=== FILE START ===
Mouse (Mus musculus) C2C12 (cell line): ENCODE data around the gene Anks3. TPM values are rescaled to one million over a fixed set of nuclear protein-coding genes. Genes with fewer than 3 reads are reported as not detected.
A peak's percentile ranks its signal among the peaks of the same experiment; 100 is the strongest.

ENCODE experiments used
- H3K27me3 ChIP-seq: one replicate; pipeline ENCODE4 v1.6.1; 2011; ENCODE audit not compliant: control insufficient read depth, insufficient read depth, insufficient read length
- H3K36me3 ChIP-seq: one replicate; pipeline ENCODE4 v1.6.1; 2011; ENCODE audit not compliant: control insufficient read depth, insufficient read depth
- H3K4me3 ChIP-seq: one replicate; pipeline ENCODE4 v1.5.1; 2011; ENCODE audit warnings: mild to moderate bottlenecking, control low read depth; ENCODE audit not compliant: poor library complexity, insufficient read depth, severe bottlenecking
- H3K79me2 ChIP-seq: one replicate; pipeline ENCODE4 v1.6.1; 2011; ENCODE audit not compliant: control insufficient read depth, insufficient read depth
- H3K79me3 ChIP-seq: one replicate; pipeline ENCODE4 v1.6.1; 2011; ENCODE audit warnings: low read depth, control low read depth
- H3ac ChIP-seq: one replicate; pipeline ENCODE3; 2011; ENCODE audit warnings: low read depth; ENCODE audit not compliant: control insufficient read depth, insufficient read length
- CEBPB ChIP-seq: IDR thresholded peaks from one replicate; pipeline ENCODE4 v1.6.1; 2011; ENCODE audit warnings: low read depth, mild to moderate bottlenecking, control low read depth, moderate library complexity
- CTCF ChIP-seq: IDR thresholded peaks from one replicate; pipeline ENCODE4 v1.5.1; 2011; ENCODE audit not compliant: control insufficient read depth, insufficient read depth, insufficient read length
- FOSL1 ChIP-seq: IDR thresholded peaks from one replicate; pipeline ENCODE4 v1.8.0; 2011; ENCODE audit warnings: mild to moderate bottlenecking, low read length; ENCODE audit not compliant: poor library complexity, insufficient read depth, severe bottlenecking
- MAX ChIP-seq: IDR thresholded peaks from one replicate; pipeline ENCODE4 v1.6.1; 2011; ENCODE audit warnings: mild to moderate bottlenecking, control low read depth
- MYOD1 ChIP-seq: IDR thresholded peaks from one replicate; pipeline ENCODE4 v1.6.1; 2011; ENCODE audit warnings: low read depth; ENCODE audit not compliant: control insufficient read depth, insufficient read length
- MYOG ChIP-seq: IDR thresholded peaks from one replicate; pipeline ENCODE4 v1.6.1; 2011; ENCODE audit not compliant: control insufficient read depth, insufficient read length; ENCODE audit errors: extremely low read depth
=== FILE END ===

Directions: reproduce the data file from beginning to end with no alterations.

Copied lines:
Mouse (Mus musculus) C2C12 (cell line): ENCODE data around the gene Anks3. TPM values are rescaled to one million over a fixed set of nuclear protein-coding genes. Genes with fewer than 3 reads are reported as not detected.
A peak's percentile ranks its signal among the peaks of the same experiment; 100 is the strongest.

ENCODE experiments used
- H3K27me3 ChIP-seq: one replicate; pipeline ENCODE4 v1.6.1; 2011; ENCODE audit not compliant: control insufficient read depth, insufficient read depth, insufficient read length
- H3K36me3 ChIP-seq: one replicate; pipeline ENCODE4 v1.6.1; 2011; ENCODE audit not compliant: control insufficient read depth, insufficient read depth
- H3K4me3 ChIP-seq: one replicate; pipeline ENCODE4 v1.5.1; 2011; ENCODE audit warnings: mild to moderate bottlenecking, control low read depth; ENCODE audit not compliant: poor library complexity, insufficient read depth, severe bottlenecking
- H3K79me2 ChIP-seq: one replicate; pipeline ENCODE4 v1.6.1; 2011; ENCODE audit not compliant: control insufficient read depth, insufficient read depth
- H3K79me3 ChIP-seq: one replicate; pipeline ENCODE4 v1.6.1; 2011; ENCODE audit warnings: low read depth, control low read depth
- H3ac ChIP-seq: one replicate; pipeline ENCODE3; 2011; ENCODE audit warnings: low read depth; ENCODE audit not compliant: control insufficient read depth, insufficient read length
- CEBPB ChIP-seq: IDR thresholded peaks from one replicate; pipeline ENCODE4 v1.6.1; 2011; ENCODE audit warnings: low read depth, mild to moderate bottlenecking, control low read depth, moderate library complexity
- CTCF ChIP-seq: IDR thresholded peaks from one replicate; pipeline ENCODE4 v1.5.1; 2011; ENCODE audit not compliant: control insufficient read depth, insufficient read depth, insufficient read length
- FOSL1 ChIP-seq: IDR thresholded peaks from one replicate; pipeline ENCODE4 v1.8.0; 2011; ENCODE audit warnings: mild to moderate bottlenecking, low read length; ENCODE audit not compliant: poor library complexity, insufficient read depth, severe bottlenecking
- MAX ChIP-seq: IDR thresholded peaks from one replicate; pipeline ENCODE4 v1.6.1; 2011; ENCODE audit warnings: mild to moderate bottlenecking, control low read depth
- MYOD1 ChIP-seq: IDR thresholded peaks from one replicate; pipeline ENCODE4 v1.6.1; 2011; ENCODE audit warnings: low read depth; ENCODE audit not compliant: control insufficient read depth, insufficient read length
- MYOG ChIP-seq: IDR thresholded peaks from one replicate; pipeline ENCODE4 v1.6.1; 2011; ENCODE audit not compliant: control insufficient read depth, insufficient read length; ENCODE audit errors: extremely low read depth